My special guest today is Lily Iona MacKenzie. She’s currently doing
a virtual book tour for her debut novel, Fling!, and is stopping here
today to talk to us a bit about that, as well as “On Blogging.”
When ninety-year-old Bubbles
receives a letter from Mexico City asking her to pick up her mother’s ashes,
lost there seventy years earlier and only now surfacing, she hatches a plan. A
woman with a mission, Bubbles convinces her hippie daughter Feather to accompany
her on the quest. Both women have recently shed husbands and have a
secondary agenda: they’d like a little action. And they get it.
together Feather and Bubbles’ odyssey. The two women travel south from Canada
to Mexico where Bubbles’ long-dead mother, grandmother, and grandfather turn
up, enlivening the narrative with their hilarious antics.
co-exist, Feather gets a new sense of her mother, and Bubbles’ quest
for her mother’s ashes—and a new man—increases her zest for life.
Unlike most women her age, fun-loving Bubbles takes risks, believing she’s
immortal. She doesn’t hold back in any way, eating heartily and
lusting after strangers, exulting in her youthful spirit.
the fountain of youth themselves in this character. At ninety, Bubbles comes
into her own, coming to age, proving it’s never too late to fulfill one’s
BLOGGING, by Lily Iona MacKenzie
so I would have a “writer’s platform” I could show agents and
potential publishers. But it doesn’t come without a cost, and that is one’s
shifted in this century. While some people still keep private
diaries/journals, others are blogging their hearts out for everyone to see.
Facebook, Myspace, YouTube, chat rooms, etc., have conditioned a new generation
to spill it all on the Web, to not hold back. Some even set up webcams in their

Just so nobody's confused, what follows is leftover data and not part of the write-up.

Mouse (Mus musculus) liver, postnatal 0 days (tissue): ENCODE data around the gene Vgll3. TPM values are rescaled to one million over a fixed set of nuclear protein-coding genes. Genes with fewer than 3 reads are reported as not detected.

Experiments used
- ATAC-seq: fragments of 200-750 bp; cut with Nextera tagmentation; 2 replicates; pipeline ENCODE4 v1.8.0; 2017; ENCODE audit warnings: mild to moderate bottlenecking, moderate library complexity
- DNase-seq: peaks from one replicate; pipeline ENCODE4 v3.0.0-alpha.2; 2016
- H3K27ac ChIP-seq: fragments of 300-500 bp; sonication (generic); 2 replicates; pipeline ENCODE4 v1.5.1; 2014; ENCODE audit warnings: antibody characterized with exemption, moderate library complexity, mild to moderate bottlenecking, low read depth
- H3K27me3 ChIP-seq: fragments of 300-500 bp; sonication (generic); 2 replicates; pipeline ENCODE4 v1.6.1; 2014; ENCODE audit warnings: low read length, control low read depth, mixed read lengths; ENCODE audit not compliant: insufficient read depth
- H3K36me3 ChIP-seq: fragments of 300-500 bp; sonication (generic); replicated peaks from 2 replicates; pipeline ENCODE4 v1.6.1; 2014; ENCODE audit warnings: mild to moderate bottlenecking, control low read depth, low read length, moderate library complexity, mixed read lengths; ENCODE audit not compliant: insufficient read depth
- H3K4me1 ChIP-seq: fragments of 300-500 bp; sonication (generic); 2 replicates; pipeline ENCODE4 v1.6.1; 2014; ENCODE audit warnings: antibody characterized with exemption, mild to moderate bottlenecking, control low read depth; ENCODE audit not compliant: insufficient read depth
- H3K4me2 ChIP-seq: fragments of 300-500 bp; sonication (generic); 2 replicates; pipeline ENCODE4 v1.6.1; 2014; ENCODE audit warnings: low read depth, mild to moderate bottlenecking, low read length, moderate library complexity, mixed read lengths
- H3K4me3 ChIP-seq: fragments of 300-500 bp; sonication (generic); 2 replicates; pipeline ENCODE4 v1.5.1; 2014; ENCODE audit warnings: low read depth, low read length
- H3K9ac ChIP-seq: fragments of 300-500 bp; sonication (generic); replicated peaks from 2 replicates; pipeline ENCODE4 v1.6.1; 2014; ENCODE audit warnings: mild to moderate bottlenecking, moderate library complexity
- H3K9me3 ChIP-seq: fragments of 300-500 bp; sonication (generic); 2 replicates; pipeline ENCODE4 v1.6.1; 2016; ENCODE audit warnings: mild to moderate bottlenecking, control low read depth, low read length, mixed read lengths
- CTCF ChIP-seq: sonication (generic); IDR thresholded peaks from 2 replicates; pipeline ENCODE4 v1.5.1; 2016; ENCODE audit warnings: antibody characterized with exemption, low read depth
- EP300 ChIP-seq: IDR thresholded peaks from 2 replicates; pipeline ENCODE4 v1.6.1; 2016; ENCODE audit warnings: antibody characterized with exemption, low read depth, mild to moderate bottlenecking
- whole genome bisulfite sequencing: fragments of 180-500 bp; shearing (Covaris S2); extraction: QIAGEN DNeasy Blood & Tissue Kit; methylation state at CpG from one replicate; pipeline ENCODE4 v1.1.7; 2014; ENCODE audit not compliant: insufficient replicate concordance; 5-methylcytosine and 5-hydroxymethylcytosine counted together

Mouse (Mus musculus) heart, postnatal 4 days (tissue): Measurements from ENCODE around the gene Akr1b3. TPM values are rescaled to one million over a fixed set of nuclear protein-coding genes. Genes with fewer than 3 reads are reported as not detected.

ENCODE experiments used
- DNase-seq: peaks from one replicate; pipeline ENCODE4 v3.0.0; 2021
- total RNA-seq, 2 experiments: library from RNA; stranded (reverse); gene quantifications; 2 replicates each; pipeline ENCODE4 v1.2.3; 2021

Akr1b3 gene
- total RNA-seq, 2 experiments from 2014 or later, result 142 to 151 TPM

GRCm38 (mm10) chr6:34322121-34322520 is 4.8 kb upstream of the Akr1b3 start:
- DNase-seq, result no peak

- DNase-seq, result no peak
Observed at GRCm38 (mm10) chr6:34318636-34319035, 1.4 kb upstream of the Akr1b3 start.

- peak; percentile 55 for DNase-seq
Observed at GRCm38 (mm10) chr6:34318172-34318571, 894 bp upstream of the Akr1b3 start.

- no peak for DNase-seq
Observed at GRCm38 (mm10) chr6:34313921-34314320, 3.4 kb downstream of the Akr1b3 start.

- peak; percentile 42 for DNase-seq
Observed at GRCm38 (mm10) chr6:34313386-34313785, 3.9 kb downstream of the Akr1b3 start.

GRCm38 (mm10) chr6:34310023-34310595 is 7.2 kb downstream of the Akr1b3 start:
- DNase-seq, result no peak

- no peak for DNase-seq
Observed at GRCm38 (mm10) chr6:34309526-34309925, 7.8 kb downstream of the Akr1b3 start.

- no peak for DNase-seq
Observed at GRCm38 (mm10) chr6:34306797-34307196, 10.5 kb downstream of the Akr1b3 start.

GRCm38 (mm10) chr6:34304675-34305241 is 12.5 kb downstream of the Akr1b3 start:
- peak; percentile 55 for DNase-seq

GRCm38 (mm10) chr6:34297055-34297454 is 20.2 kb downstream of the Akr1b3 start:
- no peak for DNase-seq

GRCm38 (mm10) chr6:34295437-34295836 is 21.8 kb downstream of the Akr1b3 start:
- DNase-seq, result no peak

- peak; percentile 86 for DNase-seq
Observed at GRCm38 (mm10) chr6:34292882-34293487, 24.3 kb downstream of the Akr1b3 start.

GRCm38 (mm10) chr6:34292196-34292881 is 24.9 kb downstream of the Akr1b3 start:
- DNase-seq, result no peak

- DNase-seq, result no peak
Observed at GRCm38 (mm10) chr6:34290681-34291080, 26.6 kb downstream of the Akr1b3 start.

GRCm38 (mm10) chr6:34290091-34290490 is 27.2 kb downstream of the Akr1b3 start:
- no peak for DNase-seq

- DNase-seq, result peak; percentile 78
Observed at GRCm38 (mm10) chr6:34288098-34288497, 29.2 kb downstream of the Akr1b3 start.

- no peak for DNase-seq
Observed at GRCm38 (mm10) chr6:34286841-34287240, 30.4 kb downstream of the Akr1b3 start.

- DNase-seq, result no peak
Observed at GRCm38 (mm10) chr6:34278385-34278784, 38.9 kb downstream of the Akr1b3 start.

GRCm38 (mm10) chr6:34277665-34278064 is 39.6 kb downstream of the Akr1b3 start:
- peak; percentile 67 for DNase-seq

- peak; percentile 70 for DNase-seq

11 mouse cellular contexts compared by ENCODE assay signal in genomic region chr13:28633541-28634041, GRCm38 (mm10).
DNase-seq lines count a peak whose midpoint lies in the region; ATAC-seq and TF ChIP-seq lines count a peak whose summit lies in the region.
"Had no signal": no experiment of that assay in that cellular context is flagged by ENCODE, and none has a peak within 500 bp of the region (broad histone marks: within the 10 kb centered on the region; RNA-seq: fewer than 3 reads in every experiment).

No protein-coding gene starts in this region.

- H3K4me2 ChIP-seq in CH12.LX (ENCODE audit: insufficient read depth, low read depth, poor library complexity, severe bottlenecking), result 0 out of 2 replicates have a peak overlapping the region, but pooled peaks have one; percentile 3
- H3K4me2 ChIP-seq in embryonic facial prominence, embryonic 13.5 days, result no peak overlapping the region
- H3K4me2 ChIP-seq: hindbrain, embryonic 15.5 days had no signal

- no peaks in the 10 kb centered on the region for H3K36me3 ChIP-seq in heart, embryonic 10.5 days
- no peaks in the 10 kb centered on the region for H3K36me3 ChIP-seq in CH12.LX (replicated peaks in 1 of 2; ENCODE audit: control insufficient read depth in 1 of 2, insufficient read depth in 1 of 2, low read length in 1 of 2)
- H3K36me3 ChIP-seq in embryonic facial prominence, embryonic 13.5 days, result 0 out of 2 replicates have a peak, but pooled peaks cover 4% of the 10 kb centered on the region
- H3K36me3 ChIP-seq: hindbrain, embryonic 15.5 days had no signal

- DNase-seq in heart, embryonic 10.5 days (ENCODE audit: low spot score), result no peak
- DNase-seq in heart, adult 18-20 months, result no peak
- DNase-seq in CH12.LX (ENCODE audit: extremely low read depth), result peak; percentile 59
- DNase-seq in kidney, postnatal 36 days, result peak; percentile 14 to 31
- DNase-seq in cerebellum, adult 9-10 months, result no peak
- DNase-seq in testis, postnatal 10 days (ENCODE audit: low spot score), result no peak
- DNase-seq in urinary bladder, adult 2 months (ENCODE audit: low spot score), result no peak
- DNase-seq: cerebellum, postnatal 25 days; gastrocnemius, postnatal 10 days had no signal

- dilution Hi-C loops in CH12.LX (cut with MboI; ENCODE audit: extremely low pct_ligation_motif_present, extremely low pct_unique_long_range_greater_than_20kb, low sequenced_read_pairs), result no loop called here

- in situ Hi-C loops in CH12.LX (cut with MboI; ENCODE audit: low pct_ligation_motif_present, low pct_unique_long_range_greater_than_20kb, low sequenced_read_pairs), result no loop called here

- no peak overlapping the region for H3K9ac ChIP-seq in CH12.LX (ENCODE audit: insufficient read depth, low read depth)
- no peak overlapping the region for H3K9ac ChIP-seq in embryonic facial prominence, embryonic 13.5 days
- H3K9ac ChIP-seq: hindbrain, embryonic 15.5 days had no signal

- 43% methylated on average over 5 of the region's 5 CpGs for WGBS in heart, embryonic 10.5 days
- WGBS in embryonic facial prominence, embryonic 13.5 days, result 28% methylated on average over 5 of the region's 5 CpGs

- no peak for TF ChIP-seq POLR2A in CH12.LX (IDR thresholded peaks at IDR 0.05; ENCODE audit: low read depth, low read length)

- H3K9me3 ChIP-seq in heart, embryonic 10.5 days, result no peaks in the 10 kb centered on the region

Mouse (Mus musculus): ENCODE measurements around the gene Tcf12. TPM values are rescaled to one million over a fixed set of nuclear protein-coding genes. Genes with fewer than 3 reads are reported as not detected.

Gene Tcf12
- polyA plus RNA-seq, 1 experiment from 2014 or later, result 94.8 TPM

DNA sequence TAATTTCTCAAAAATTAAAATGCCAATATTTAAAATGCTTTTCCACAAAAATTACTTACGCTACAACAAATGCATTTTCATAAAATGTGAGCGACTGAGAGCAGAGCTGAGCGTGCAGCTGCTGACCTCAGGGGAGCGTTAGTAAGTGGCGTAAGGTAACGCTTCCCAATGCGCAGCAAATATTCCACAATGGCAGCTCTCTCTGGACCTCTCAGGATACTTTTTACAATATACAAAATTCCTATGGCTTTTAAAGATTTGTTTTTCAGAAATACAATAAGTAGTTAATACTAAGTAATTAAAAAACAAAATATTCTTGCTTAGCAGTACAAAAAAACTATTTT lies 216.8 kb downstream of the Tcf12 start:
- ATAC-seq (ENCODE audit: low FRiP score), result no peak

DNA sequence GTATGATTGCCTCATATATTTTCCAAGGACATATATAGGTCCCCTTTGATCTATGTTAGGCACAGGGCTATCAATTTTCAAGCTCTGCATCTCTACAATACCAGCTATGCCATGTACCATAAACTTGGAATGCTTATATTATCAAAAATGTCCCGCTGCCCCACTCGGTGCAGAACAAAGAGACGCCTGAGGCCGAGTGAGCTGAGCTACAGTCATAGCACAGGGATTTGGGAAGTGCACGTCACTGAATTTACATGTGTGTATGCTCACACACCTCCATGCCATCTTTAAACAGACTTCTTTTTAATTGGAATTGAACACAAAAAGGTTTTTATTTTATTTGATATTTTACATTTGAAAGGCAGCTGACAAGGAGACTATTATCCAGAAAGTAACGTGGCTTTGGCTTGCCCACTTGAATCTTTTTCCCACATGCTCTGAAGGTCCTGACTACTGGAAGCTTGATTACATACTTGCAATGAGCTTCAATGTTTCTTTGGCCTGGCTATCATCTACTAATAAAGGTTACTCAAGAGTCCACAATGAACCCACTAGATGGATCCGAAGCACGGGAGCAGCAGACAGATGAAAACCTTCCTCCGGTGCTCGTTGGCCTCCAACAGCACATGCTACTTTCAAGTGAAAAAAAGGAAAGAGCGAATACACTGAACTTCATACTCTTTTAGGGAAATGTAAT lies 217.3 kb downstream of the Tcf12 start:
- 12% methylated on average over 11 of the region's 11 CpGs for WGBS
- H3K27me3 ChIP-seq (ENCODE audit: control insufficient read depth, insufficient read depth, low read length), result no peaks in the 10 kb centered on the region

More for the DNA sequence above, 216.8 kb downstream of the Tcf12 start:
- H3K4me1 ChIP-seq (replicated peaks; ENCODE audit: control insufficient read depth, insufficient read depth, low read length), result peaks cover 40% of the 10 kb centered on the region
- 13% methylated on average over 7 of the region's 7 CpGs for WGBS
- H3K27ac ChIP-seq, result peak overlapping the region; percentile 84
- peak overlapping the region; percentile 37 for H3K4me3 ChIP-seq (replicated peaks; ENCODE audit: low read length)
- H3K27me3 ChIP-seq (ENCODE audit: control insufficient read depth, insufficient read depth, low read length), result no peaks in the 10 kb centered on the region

houses so strangers can follow their daily routine.
our neighborhoods caused this overreaction on the World-wide Web? When I was a
child, I knew everyone on our block. I walked to school, which allowed me to
see my neighbors, both coming and going. People sat on porches in the summer
time and shared produce from abundant gardens. We formed neighborhoods, not
these individual units that make up most communities today where few people
know their neighbors or interact with them. Even the words neighbor and
neighborhood sound quaint now.
consciousness of such willingness to turn ourselves inside out for anyone to
see? We won’t know the answer to this question immediately, but we can
speculate. Of course, writers learn early that they can’t hold back. They must
be willing to expose their private selves, whether in fiction or non-fiction.
Even the most objective academic or journalistic writing can’t conceal entirely
the person behind the prose.
the effect of blogging on our consciousness, on our relationships with others
and with ourselves? What does it mean not to have a private self any longer?
What are the drawbacks to this kind of exposure?
A Canadian by birth, a high school
dropout, and a mother at 17, in her early years, Lily Iona MacKenzie supported
herself as a stock girl in the Hudson’s Bay Company, as a long distance
operator for the former Alberta Government Telephones, and as a secretary
(Bechtel Corp sponsored her into the States). She also was a cocktail waitress
at the Fairmont Hotel in San Francisco, briefly broke into the male-dominated
world of the docks as a longshoreman (and almost got her legs broken), founded
and managed a homeless shelter in Marin County, and eventually earned two master’s
degrees (one in creative writing and one in the humanities).
interviews, short fiction, poetry, travel pieces, essays, and a memoir in over
140 American and Canadian venues. Fling,
one of her novels, was published in July 2015 by Pen-L Publishing. Bone Songs, another novel, will be
published in 2016. Her poetry collection All
was published in 2011. She also teaches writing at the University of San
Francisco, is vice-president of USF’s part-time faculty union, paints, and
travels widely with her husband.